Yannick Noah has always been the larger-than-life type and has never chosen musicians as life companions because he preferred to do it all by himself, singing included. Once he hung up his racquet, he climbed the charts with his records, something he’d already achieved while still a tennis player. Yannick was born a performer, both with racquets and mics, with a timing that could have only been bequeathed to him by fate. The most successful single of his second career, “Saga Africa”, was released in 1991, the year of a French Davis Cup win, becoming an anthem sung and danced during the Lyonnaise celebrations of those days.
From Bobo Zivojinovic of the once Yugoslav Republic, to the forever rising (and perhaps never blooming) Grigor Dimitrov, the liaison between tennis and the music world in terms of sentimental relationships has several paragraphs in between the chapters of the novel that is the never-ending intertwining between sports and entertainment. Pop and popular events that often meet halfway because they are never too far apart, especially in the Image Society, now magnified by the presence of social media and by the value of a “like”. A racket is strung, a guitar tuned, everything is in its rightful place – and the song comes to life.
Translated by Matteo Pelliccia; edited by Tommaso Villa
Lesson Failed: Never Take A Legend For Granted
Carlos Alcaraz should have learned at least one important lesson from his marathon loss to Novak Djokovic in the Cincinnati final.
Never take anything for granted against a legend such as Djokovic.
Alcaraz paid a big price for ignoring that lesson in Sunday afternoon’s scorching heat on a blistering hard court.
NOVAK APPEARED TO BE HEADED FOR DEFEAT
Djokovic appeared to be a beaten man when Alcaraz served with a 4-3 lead in the second set. He was virtually wiped out, or so it appeared.
But the match really was just beginning. Alcaraz won the first point of that eighth game of the set, and everything appeared to be in order for the young Spaniard.
Boy, did things change quickly as Alcaraz carelessly committed four consecutive unforced errors. Suddenly, it was a new game with Novak looking alive and well. Four games later, they were in a tiebreaker and Alcaraz held his only match point of the day.
Djokovic was on fire then and on his way to a 5-7, 7-6 (7), 7-6 (4) victory.
LOSS NOT THE END OF THE WORLD
Of course, this one really didn’t mean that much to either Djokovic or Alcaraz. They are after bigger goals.
The big one comes up in New York in almost three weeks, if both players can make it to the final of the U.S. Open.
Alcaraz can only get better. After all, he’s only 20 years old. He made a remarkable improvement over his performance in losing to Tommy Paul a week earlier in Toronto.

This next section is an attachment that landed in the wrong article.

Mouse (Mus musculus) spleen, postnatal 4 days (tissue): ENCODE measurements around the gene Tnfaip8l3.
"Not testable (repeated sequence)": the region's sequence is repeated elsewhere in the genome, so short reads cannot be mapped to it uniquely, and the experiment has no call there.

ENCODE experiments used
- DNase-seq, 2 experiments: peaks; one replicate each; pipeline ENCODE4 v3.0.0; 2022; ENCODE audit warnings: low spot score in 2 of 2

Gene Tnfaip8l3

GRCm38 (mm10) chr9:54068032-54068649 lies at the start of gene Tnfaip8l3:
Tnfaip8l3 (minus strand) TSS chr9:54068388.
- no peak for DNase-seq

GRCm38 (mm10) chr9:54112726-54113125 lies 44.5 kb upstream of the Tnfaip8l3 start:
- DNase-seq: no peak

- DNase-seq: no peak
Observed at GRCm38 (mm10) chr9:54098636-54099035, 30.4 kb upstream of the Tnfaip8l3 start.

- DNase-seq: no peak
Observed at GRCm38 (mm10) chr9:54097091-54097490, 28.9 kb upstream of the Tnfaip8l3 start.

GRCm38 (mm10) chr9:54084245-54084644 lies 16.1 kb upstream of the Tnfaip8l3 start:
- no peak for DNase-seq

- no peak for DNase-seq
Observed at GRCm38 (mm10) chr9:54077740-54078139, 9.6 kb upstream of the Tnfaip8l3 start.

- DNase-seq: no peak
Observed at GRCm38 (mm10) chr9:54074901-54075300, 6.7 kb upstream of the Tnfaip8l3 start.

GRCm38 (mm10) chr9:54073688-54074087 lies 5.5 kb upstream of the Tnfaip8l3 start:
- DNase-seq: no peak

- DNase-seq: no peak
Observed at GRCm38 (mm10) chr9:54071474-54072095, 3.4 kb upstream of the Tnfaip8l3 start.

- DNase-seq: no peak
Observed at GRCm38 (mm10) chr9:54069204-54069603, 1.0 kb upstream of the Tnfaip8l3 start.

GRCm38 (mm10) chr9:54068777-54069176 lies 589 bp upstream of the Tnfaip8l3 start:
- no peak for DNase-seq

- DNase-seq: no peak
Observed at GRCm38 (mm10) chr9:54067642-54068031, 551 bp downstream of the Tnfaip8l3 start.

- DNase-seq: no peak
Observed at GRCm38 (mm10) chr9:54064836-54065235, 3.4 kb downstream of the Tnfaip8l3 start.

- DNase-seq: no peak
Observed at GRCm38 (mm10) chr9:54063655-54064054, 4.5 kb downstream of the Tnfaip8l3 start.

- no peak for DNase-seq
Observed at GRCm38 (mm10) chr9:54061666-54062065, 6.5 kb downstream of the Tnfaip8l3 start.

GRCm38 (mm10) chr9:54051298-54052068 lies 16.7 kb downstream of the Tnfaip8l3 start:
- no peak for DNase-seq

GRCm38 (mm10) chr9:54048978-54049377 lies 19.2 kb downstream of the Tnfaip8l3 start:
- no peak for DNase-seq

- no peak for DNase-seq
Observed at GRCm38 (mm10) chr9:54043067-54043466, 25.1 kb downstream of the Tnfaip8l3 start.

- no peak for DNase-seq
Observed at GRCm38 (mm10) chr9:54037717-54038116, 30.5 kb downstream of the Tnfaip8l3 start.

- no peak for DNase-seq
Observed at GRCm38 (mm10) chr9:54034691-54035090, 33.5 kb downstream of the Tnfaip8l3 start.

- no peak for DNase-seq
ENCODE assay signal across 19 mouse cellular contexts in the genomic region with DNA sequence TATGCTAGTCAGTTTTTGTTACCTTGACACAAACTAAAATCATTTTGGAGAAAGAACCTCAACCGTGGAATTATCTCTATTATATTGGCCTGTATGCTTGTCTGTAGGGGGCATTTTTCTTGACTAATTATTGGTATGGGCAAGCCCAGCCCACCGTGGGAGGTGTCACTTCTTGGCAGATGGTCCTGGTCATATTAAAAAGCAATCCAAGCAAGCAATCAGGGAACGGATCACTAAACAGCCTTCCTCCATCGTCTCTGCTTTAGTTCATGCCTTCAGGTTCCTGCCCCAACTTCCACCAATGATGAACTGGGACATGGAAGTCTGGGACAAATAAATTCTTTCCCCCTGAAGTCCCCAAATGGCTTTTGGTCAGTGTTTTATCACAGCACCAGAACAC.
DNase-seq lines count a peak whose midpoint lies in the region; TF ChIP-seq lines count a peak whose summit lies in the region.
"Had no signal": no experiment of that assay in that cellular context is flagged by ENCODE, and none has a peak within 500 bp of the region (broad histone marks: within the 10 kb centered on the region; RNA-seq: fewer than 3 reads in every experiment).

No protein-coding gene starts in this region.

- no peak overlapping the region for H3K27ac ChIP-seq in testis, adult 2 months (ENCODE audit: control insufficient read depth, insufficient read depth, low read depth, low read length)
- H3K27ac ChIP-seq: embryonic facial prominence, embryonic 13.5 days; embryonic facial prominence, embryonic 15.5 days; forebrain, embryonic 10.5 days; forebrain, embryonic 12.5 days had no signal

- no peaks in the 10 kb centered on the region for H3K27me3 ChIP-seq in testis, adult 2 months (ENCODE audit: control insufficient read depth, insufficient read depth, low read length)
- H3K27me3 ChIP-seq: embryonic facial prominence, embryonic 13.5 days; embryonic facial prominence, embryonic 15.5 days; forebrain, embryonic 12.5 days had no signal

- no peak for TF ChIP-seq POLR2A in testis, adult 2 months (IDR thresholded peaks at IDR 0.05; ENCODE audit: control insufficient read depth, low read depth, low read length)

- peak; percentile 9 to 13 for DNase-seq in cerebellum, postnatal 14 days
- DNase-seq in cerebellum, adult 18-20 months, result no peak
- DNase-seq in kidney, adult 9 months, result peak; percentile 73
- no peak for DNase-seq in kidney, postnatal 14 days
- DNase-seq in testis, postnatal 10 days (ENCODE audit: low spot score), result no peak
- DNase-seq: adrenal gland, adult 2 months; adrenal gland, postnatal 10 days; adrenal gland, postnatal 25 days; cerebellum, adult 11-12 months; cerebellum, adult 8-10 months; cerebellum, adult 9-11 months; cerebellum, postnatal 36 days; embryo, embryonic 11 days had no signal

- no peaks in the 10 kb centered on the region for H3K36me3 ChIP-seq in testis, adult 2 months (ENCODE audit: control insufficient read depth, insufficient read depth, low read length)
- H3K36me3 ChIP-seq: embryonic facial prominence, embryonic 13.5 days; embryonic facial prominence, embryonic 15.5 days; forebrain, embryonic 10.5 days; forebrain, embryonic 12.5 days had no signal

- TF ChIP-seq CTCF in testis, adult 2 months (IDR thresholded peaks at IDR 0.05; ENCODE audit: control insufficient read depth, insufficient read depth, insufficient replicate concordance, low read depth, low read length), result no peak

You wouldn’t think Djokovic can get much better than the game he played in the Cincinnati final. Yes, it should be steaming hot in Arthur Ashe Stadium, too.
FIVE SETS A TELLING STORY
This time it will be five sets, and there is no telling who will survive the heat best, if Alcaraz gets another shot at Djokovic. For both players to make it through two weeks in New York to the Sunday final would be a major achievement for Djokovic and defending champion Alcaraz.
Either way, it probably is just a matter of time before Djokovic gives up the chase for more Grand Slam titles. It is worth it in the end of other majors for Djokovic only if he can prevail through the final shot.
But anything short of other major titles wouldn’t be worth what Djokovic went through Sunday in Cincinnati for 229 minutes. Of course, Alcaraz went through similar circumstances at the French Open.
But he’s 16 years younger than Djokovic.
All of the great ones eventually have to surrender to time.
COCO IS A STAR IN THE MAKING
Coco Gauff likely will become one of the great ones before she finishes. A Grand Slam title in New York would set her on her way to greatness.
The 19-year-old, much like Alcaraz, is loaded with weapons. First, she is a great athlete.
That was obvious to me as early as May 2019 when I spotted Gauff resting on a bench at courtside after a long workout at LTP Tennis in Charleston. She already had qualified for the $100K ITF tournament there.
I interviewed Coco for just a few minutes before she was called back to the court. A month later she was in the round of 16 at the French Open.
JUST A MATTER OF TIME FOR GAUFF
Just 15 years old, it was just a matter of time before Gauff would become a superstar.
She isn’t quite there yet, but after winning titles in Washington as well as her first Masters 1000 title in Cincinnati, Gauff is getting close. She still has two more chances to win a Grand Slam title as a teenager, and the next step could be New York. She already has the experience of a runner-up finish at last year’s French Open.